A suitable ACE inhibitor to be employed in the combination of the present invention is, e.g. a compound selected from the group consisting alacepril, benazepril, benazeprilat; captopril, ceronapril, cilazapril, delapril, enalapril, enaprilat, fosinopril, imidapril, lisinopril, moveltopril, perindopril, quinapril, ramipril, spirapril, temocapril and trandolapril, or in each case, a pharmaceutically acceptable salt thereof.

Preferred ACE inhibitors are those agents that have been marketed, most preferred are benazepril and enalapril.

A diuretic is, for example, a thiazide derivative selected from the group consisting of chlorothiazide, hydrochlorothiazide, methylclothiazide, and chlorothalidon. The most preferred diuretic is hydrochlorothiazide. A diuretic furthermore comprises a potassium sparing diuretic such as amiloride or triameterine, or a pharmaceutically acceptable salt thereof.

The class of CCBs essentially comprises dihydropyridines (DHPs) and non-DHPs, such as diltiazem-type and verapamil-type CCBs.

A CCB useful in said combination is preferably a DHP representative selected from the group consisting of amlodipine, felodipine, ryosidine, isradipine, lacidipine, nicardipine, nifedipine, niguldipine, niludipine, nimodipine, nisoldipine, nitrendipine and nivaldipine, and is preferably a non-DHP representative selected from the group consisting of flunarizine, prenylamine, diltiazem, fendiline, gallopamil, mibefradil, anipamil, tiapamil and verapamil, and in each case, a pharmaceutically acceptable salt thereof. All these CCBs are therapeutically used, e.g. as anti-hypertensive, anti-angina pectoris or anti-arrhythmic drugs.

Preferred CCBs comprise amlodipine, diltiazem, isradipine, nicardipine, nifedipine, nimodipine, nisoldipine, nitrendipine and verapamil or, e.g. dependent on the specific CCB, a pharmaceutically acceptable salt thereof. Especially preferred as DHP is amlodipine or a pharmaceutically acceptable salt thereof, especially the besylate. An especially preferred representative of non-DHPs is verapamil or a pharmaceutically acceptable salt, especially the hydrochloride, thereof.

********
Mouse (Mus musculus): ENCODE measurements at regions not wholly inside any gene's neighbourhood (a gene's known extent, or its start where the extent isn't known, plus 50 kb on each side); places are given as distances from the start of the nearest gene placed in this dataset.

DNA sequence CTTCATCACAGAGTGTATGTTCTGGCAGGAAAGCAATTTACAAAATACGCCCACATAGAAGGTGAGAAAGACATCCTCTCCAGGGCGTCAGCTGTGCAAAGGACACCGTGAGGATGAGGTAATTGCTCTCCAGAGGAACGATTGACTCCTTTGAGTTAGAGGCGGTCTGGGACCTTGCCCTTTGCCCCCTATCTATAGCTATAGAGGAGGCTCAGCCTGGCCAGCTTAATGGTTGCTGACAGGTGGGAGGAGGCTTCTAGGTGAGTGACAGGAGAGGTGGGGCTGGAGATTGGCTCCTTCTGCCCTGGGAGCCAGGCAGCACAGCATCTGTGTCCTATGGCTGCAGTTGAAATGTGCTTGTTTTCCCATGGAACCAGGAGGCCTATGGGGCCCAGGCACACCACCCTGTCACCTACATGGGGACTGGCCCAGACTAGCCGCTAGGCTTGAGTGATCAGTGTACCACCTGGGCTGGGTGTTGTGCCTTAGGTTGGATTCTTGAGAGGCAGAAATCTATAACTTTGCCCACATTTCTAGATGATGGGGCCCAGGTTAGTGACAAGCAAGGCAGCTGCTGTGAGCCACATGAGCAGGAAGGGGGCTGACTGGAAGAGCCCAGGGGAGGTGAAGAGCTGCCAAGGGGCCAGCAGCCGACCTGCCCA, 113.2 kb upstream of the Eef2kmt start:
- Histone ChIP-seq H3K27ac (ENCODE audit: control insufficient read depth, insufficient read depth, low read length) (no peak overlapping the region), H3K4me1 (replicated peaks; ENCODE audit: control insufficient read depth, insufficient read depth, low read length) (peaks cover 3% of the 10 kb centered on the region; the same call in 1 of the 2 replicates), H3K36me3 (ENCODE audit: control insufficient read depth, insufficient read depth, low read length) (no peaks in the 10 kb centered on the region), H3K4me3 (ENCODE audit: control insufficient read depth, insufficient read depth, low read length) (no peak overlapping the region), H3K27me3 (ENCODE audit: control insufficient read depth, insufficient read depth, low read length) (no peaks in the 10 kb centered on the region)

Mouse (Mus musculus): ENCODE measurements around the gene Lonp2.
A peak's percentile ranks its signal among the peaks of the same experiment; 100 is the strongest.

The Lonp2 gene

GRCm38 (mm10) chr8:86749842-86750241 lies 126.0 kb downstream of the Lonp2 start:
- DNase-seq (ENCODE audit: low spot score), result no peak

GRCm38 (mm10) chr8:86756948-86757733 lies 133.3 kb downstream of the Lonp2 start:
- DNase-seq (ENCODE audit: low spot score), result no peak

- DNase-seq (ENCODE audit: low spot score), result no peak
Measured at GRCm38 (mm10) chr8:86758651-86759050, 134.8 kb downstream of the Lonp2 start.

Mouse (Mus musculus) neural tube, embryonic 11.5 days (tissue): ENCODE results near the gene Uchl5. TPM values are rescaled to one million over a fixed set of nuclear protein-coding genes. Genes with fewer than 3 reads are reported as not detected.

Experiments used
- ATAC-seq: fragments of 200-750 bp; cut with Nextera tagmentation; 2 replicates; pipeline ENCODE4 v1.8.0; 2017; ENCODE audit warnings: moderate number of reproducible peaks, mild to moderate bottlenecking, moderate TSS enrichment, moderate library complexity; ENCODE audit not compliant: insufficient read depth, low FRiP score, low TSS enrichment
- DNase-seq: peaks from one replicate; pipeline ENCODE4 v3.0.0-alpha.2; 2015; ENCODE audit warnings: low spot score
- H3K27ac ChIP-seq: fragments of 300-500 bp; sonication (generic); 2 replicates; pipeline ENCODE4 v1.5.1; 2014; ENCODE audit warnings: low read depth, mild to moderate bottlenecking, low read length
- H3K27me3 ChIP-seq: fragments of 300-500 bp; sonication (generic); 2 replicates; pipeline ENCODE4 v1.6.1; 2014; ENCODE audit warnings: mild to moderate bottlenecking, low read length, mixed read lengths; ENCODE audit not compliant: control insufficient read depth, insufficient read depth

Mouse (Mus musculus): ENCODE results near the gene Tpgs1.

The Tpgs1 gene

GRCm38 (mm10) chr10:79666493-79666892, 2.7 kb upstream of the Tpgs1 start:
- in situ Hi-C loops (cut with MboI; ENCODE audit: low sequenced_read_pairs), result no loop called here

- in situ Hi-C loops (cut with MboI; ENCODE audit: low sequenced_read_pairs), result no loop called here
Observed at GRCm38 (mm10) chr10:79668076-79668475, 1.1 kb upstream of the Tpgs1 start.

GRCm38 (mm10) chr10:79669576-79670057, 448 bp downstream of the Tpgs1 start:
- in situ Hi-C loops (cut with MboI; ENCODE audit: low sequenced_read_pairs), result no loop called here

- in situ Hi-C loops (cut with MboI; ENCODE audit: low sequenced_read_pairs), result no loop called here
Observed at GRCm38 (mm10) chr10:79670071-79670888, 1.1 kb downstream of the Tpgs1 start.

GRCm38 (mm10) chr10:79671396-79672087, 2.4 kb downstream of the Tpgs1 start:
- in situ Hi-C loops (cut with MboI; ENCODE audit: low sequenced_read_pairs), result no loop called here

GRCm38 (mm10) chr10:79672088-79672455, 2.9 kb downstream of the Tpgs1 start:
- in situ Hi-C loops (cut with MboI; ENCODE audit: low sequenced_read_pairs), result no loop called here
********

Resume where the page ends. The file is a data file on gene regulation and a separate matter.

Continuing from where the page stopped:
Beta-blockers suitable for use in the present invention include beta-adrenergic blocking agents (beta-blockers), which compete with epinephrine for beta-adrenergic receptors and interfere with the action of epinephrine. Preferably, the beta-blockers are selective for the beta-adrenergic receptor as compared to the alpha-adrenergic receptors, and so do not have a significant alpha-blocking effect. Suitable beta-blockers include compounds selected from acebutolol, atenolol, betaxolol, bisoprolol, carteolol, carvedilol, esmolol, labetalol, metoprolol, nadolol, oxprenolol, penbutolol, pindolol, propranolol, sotalol and timolol. Where the beta-blocker is an acid or base or otherwise capable of forming pharmaceutically acceptable salts or prodrugs, these forms are considered to be encompassed herein, and it is understood that the compounds may be administered in free form or in the form of a pharmaceutically acceptable salt or a prodrug, such as a physiologically hydrolyzable and acceptable ester. For example, metoprolol is suitably administered as its tartrate salt, propranolol is suitably administered as the hydrochloride salt, and so forth.

Platelet aggregation inhibitors include PLAVIX® (clopidogrel bisulfate), PLETAL® (cilostazol) and aspirin.

Cholesterol absorption modulators include ZETIA® (ezetimibe) and KT6-971 (Kotobuki Pharmaceutical Co. Japan).

HMG-Co-A reductase inhibitors (also called beta-hydroxy-beta-methylglutaryl-co-enzyme-A reductase inhibitors or statins) are understood to be those active agents which may be used to lower lipid levels including cholesterol in blood.